Caregiver Guide: Depression

Understanding the Problem

We all experience life changes that can lead to feeling depressed. Some people go through physical changes affecting their eyesight, hearing, or how well they can move. Others have changes in their health that are treated with many medicines. Still others have changes in their ability to think and remember.

Lifestyle changes are also common. Some older adults retire from their work and need to find new ways to fill their time or make themselves feel useful. Others move into a smaller house or apartment, or move in with family members who can help take care of their needs. Some people move into assisted living facilities or nursing homes. Finally, older persons lose friends or family members close to their own age who pass away. Studies show that as many as 25% of people who lose a family member or close friend are seriously depressed for months after the death.

It can be hard to cope with these changes, which become more common the longer we live. This is especially true when several changes occur at the same time. The emotional stress of dealing with these changes can cause many uncomfortable feelings, including depression.

Symptoms of depression

Sometimes older people are able to get over "the blues" after a short time. However, sometimes these feelings last a long time and can severely hurt their quality of life. When a person is sad, discouraged, gloomy, or feeling hopeless for several weeks or months, and when these feelings interfere with being able to manage day-to-day affairs, we say that he or she is suffering from depression. Depression can last a long time if the person does not do something to stop it.

Not everyone notices feeling sad.  Symptoms of depression may sometimes only show up as problems with appetite, sleeping, lack of energy, ability to pay attention to things, and loss of enjoyment of favorite activities. Other symptoms can be vague physical complaints such as headaches, constipation, or aches and pains in several parts of the body for which there is no medical explanation. Excess use of alcohol, especially if it is new or worse since the person has been through a significant life event, may also be a sign of depression. Sometimes a depressed person thinks about suicide as a way out of his or her problems.

Depression works like a downward spiral

The person feels down, so he or she does not put energy into solving problems. When the problems get worse, they can make the person feel worse. And so it continues. This spiral pattern must be interrupted. Some kind of change has to happen, or these feelings will become severe and will last for a long time.

Depression can also be a side effect of some medicines, or it can be caused by chemical imbalances in the body due to medical illnesses. It can also be caused by the combination of several medicines taken at the same time. When this happens, changes in medical treatments may help the depression.

It is important to remember that, although depression happens often to older adults, it should not simply be accepted. There are several treatments available to help relieve depression and most people can find relief with at least one of them, regardless of their age or situation. People may also experience depression along with medical conditions. Even when everything is being done to treat the medical conditions, additional efforts often can be made to relieve the depression as well.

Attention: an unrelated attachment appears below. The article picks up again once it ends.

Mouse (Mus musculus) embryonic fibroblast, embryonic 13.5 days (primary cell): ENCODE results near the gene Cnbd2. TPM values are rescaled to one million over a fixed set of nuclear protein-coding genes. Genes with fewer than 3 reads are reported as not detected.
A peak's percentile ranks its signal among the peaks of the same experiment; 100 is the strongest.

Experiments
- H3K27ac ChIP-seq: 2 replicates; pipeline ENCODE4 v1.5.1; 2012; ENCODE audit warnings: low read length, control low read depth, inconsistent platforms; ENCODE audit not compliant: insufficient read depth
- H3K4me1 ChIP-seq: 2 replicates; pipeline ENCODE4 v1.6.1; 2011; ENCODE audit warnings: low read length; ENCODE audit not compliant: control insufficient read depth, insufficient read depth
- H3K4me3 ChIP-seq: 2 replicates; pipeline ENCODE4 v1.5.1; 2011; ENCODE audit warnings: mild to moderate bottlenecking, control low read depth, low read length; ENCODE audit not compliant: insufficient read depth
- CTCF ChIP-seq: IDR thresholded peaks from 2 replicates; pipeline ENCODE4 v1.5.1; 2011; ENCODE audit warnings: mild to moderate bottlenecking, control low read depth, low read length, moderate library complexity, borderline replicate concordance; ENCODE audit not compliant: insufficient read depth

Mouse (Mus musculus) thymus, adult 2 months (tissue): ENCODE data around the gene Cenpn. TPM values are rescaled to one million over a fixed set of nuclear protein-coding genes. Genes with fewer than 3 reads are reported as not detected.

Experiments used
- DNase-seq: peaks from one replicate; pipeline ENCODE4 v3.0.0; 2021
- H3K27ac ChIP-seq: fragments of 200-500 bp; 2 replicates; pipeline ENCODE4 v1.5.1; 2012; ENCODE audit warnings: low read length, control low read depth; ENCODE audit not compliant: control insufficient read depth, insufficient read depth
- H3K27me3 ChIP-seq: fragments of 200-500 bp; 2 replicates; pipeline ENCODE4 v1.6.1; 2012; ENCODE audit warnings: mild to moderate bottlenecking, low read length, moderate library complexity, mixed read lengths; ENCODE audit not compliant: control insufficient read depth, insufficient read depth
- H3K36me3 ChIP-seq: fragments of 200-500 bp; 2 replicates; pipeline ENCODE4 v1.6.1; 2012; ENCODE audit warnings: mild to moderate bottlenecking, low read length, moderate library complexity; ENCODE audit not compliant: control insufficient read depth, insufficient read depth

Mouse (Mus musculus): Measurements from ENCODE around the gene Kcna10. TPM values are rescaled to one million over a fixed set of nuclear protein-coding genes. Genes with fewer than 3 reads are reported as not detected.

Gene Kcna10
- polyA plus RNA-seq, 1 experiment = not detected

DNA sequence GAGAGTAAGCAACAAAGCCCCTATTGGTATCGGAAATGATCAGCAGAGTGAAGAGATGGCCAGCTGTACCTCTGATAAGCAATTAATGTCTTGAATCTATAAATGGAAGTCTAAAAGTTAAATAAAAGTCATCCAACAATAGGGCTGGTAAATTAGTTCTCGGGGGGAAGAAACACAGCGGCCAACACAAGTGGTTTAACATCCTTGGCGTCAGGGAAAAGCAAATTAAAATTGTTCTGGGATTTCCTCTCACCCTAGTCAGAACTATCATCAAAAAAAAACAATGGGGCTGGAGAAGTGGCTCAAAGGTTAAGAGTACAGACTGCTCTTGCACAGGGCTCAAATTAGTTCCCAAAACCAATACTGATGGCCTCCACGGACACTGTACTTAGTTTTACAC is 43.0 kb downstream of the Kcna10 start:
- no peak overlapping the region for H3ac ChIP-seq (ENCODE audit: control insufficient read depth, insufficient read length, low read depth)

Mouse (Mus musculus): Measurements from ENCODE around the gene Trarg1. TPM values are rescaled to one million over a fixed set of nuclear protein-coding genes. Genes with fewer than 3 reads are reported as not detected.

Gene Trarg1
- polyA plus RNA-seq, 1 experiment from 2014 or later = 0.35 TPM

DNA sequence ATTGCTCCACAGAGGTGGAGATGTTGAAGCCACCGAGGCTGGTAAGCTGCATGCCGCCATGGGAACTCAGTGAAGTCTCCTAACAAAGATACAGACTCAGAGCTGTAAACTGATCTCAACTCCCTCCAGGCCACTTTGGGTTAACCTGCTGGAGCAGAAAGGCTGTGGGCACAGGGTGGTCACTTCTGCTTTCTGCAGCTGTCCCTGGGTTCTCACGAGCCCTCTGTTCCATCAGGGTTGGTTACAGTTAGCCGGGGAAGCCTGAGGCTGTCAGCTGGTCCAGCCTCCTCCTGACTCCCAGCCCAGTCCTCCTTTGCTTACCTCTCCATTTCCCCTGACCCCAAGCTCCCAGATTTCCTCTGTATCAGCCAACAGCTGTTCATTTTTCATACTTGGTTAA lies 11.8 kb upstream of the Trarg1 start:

Your help is valuable to a person who is feeling depressed

However, it is also important that he or she help themselves. You and the person you are caring for can work together as a team to deal with depression.

Some symptoms are a normal response to the stresses and uncertainties people have in everyday life

Don't expect to all these feelings to go away. However, as a caregiver, you can help prevent feelings of sadness or discouragement from becoming severe or continuing for long periods of time. By working with the person, you may help keep depressed feelings under control. If the symptoms become severe, you can encourage the older person to seek professional help.

If the older person is seen by a doctor, he or she may prescribe antidepressant medicine

You may need to help the older person take the medicine as directed and watch for side effects. It may take several weeks or even months before the medicine takes effect, and it may also be continued on a low dose after the depression gets better. You may have to keep watch on how the antidepressant medicine is taken for a long period of time.

The healthcare provider who is prescribing the medicine will need feedback on how the older person is responding and you might need to help here as well. It is also extremely important that they are fully aware of all the medicines that the person you care for is currently taking, regardless of the reasons why they were originally prescribed.

Preventing negative drug interactions is very important

Be sure to give all healthcare providers a list of all prescription medicines, over-the-counter medicines bought at the pharmacy, and any herbal or other alternative therapies, as well as the dosage levels and the times they should be taken.

Pay attention to your own emotional health

Living with or spending large amounts of time with a person who is depressed can be stressful and can even lead to you feeling  depressed. It is important to pay attention to your own emotional health so that you can do your best as a caregiver.

Your goals are to:

  • Work together with the older person to manage depressed feelings and thoughts
  • Keep an eye out for early symptoms of depression and help the older person manage depression before the symptoms become severe
  • Be alert to when professional help is needed and assist the older person in getting this help
  • Take care of your own emotional needs when caring for someone who is depressed

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